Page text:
Real-life dinosaur digs and other scientific expeditions are one way the museum adds to its collections. Another is when individuals call and say they have something valuable or unusual to donate. The latter was the case for the evening’s audience-favorite, a two-headed calf that quickly became the star of more than one visitor selfie. The calf escaped obscurity twice—once by the farmer who donated the animal after its death, and then again when the museum scrapped plans to deaccession it in the mid-20th century.
“Now it’s been here another 50 years,” says museum educator Bonnie Weiss, who loves this real-life oddity “because it’s authentic; it was born that way,” unlike the shrunken monkey head [another oddity on display] that was “made for a sideshow to deceive.” An older woman in the crowd surrounding Weiss affirms that she saw a similar calf as a child, and she and Weiss confer over the wonder, and weirdness, of nature.
“As a staff, we’re constantly showing each other odd, obscure, or just really cool things we discover in the collections,” says program manager Mallory Vopal, noting that less than 1 percent of the museum’s holdings are on display, and that the museum’s scientific staff enthusiastically step forward to identify treasures for the themed events. “We wanted to share some of that with our visitors.”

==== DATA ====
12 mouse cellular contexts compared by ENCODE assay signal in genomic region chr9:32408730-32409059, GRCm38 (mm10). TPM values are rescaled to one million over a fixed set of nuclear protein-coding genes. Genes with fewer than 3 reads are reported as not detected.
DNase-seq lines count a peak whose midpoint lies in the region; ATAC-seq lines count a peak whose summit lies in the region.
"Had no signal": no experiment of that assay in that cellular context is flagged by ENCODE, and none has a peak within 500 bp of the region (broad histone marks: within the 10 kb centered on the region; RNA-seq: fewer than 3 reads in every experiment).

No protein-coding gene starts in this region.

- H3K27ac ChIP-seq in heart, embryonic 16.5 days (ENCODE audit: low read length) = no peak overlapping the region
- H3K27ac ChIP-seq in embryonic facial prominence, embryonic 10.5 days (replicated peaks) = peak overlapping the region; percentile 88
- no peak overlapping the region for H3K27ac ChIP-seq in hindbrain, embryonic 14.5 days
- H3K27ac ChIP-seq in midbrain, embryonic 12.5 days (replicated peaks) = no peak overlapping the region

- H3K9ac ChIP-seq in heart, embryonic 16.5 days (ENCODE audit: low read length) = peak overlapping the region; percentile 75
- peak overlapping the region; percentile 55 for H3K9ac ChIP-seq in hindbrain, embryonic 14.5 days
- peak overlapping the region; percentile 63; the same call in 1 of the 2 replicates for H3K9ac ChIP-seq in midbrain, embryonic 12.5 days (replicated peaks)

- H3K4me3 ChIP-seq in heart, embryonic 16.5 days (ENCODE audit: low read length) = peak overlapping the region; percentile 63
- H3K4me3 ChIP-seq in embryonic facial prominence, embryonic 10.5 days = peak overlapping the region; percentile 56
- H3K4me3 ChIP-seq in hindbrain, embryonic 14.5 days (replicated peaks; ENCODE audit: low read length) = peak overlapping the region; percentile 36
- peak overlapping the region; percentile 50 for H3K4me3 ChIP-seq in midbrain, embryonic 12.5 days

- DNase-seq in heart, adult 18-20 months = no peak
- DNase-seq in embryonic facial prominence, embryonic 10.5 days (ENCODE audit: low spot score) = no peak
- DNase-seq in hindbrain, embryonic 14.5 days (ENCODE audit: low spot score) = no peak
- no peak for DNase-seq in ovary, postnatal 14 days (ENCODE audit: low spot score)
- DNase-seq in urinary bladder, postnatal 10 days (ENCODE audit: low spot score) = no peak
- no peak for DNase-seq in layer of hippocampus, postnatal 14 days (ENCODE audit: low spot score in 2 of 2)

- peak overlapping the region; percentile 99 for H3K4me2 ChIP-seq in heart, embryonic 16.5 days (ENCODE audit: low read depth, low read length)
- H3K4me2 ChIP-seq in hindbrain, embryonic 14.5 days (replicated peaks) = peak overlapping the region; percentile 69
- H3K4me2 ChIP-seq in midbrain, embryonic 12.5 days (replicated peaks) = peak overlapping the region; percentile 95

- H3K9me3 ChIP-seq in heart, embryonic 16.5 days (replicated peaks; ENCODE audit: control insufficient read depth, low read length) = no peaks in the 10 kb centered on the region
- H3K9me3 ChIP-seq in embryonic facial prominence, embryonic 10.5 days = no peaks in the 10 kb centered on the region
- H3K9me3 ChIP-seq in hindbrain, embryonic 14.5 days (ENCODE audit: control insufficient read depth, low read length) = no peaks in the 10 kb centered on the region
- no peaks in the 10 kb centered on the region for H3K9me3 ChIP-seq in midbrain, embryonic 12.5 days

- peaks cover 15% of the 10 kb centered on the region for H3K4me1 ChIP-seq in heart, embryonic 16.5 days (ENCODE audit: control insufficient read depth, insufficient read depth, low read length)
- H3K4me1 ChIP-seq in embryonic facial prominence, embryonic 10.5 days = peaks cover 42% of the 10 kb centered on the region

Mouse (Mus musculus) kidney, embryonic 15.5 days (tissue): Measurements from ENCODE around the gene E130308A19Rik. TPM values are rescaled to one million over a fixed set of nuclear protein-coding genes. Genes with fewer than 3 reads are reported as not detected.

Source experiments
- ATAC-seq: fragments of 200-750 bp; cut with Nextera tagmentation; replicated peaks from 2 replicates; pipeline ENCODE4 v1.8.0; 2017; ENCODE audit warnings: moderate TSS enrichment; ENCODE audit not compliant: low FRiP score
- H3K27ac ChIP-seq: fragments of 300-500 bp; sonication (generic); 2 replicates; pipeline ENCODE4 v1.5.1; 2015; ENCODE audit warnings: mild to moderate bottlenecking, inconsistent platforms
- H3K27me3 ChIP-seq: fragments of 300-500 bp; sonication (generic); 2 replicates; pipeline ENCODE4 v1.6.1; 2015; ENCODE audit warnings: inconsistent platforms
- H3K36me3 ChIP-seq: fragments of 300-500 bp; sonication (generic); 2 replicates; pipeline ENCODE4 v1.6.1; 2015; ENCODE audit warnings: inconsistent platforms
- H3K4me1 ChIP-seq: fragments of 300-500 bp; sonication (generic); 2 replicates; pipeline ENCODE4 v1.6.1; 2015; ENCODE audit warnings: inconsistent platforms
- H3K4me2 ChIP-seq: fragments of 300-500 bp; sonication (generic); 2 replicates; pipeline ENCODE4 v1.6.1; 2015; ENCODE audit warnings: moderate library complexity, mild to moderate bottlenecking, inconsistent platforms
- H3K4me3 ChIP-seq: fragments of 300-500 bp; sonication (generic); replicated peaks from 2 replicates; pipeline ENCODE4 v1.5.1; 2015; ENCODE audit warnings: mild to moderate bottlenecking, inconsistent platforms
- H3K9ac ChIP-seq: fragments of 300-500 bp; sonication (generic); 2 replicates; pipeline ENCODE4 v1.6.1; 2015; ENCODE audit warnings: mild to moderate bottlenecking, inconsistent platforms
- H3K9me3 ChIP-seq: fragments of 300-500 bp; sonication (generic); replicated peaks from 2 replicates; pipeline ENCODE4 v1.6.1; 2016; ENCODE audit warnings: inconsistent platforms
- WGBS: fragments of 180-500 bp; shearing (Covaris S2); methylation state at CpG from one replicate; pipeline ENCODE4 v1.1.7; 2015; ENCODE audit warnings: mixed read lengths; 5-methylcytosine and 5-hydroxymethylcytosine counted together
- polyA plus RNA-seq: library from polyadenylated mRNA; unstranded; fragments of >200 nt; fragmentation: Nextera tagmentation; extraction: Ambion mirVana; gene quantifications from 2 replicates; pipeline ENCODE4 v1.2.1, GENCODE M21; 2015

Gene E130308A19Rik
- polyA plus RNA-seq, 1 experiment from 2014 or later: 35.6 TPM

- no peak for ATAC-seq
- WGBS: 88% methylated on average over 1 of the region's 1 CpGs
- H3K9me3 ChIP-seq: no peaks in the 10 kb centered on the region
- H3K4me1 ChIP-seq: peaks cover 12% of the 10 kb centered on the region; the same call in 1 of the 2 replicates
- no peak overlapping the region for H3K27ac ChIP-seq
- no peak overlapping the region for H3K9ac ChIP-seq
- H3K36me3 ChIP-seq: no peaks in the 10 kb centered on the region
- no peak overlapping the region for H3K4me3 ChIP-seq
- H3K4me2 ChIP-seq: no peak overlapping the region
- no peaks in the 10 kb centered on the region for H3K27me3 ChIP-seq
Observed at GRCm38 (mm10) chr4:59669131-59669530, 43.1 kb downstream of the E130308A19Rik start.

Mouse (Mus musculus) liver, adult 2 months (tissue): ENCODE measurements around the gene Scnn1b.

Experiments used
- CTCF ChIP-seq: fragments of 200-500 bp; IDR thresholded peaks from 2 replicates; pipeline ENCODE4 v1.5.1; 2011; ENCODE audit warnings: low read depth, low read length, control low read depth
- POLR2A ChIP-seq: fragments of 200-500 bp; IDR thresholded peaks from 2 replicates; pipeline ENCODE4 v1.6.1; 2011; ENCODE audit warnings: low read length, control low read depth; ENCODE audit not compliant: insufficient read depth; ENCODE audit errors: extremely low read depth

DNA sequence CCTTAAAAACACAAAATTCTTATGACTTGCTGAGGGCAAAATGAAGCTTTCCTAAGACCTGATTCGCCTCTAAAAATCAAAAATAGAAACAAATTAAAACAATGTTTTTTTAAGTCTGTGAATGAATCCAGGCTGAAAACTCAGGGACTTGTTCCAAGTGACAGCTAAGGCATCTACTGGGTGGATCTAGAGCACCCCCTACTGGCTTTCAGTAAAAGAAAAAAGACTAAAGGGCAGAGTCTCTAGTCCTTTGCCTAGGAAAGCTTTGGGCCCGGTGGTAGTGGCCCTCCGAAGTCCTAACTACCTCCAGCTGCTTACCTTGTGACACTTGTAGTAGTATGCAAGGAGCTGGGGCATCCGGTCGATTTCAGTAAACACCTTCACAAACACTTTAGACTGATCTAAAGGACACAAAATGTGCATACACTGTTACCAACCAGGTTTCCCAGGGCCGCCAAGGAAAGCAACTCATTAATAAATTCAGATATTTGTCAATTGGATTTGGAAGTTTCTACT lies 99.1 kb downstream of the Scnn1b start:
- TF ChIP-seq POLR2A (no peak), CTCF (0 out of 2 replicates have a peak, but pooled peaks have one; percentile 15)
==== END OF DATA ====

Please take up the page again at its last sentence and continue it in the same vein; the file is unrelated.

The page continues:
Other peculiarities on display: jars housing a preserved five-legged frog and a monitor lizard with two penises. Weiss asks her many onlookers, “Is it weird that they have two penises or that we put them in jars?,” she jokes. “I think we’re stranger.”
None, perhaps, as strange as “Mr. Arm,” owner of Swissvale’s Trundle Manor, a steampunk mishmash of antique taxidermy, jarred specimens, vintage medical equipment, and traveling creep show. On an evening celebrating the oddest of the odd, the museum invited the collector-entertainer to set up shop just outside the entrance to Dinosaurs.
Visitors gape at Mr. Arm’s cryptozoology as they listen to his wayward tales of how these creatures came to be. In a bell jar stands an “undead” rat fink, described as part raccoon and part turkey, wearing none other than red pants.
“There are more things in this world than the beauty that nature has provided,” says Arm, who crafts the mixed-creature taxidermies and the mythologies behind them. “My [specimens] are much better,” he quips. “Horrible, but better.”
He turns visitors’ attention to a family of concocted turtle-ducks displayed on the table in front of him. It turns out that a lonely stuffed turtle in Arm’s care received a mail-order duckling bride from China. Arm says, “They fell madly in love as I drilled a hole in the turtle and shoved them together, because that’s how true love is born.”
For Pucka and Vopal, the weirdness and the fun were just what they were hoping the night would bring. “People were laughing in our halls,” Vopal says. “People were dancing in our halls. For a natural history museum, that’s radical.”